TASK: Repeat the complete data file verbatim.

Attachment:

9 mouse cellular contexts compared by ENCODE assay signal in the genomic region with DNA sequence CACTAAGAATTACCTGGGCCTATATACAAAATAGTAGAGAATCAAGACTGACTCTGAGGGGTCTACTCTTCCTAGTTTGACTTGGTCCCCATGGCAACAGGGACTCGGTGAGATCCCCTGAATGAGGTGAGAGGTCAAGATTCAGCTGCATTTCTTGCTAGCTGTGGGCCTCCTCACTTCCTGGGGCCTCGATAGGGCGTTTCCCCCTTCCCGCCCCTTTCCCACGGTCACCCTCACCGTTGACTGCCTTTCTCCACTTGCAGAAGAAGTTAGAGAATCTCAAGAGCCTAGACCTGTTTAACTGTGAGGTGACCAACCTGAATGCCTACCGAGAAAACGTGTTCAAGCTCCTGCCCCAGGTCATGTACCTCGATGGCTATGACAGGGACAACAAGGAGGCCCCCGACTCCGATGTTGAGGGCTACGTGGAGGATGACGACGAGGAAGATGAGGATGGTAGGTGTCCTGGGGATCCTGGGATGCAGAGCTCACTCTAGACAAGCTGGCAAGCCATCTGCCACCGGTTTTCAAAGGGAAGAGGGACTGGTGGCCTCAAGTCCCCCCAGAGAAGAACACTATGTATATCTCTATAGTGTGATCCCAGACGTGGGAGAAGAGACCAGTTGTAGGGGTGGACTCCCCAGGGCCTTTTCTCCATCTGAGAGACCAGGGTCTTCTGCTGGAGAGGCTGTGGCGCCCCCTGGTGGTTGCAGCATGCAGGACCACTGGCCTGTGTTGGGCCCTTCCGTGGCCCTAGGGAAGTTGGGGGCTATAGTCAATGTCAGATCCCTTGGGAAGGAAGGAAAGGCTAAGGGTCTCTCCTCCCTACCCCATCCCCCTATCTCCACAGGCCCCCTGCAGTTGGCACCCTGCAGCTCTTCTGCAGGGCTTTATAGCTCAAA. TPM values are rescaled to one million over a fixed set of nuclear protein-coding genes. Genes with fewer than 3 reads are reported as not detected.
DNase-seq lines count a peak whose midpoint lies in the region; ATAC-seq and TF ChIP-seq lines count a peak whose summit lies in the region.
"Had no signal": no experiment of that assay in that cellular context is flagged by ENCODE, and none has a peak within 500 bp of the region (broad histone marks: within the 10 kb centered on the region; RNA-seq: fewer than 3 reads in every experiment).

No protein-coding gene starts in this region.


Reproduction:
9 mouse cellular contexts compared by ENCODE assay signal in the genomic region with DNA sequence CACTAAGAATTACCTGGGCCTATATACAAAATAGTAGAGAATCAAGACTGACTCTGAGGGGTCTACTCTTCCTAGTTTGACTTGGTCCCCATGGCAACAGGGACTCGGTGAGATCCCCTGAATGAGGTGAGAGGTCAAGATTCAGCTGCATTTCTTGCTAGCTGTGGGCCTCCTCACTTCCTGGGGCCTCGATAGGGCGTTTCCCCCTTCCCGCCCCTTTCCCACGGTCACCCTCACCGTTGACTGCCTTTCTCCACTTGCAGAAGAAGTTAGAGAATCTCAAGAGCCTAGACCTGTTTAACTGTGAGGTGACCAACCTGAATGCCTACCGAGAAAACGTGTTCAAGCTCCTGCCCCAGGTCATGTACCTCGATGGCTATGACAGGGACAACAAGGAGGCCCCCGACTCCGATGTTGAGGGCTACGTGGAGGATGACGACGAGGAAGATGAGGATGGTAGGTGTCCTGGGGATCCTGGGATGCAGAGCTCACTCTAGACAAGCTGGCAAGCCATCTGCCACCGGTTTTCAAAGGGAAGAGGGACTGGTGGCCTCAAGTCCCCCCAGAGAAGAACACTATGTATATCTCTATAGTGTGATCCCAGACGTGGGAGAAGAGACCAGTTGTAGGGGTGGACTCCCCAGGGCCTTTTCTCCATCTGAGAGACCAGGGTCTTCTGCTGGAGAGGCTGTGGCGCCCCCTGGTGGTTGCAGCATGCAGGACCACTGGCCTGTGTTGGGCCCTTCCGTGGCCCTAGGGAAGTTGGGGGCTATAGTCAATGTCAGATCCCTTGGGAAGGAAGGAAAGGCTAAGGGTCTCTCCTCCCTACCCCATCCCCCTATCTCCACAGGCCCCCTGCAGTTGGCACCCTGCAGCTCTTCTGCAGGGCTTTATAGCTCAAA. TPM values are rescaled to one million over a fixed set of nuclear protein-coding genes. Genes with fewer than 3 reads are reported as not detected.
DNase-seq lines count a peak whose midpoint lies in the region; ATAC-seq and TF ChIP-seq lines count a peak whose summit lies in the region.
"Had no signal": no experiment of that assay in that cellular context is flagged by ENCODE, and none has a peak within 500 bp of the region (broad histone marks: within the 10 kb centered on the region; RNA-seq: fewer than 3 reads in every experiment).

No protein-coding gene starts in this region.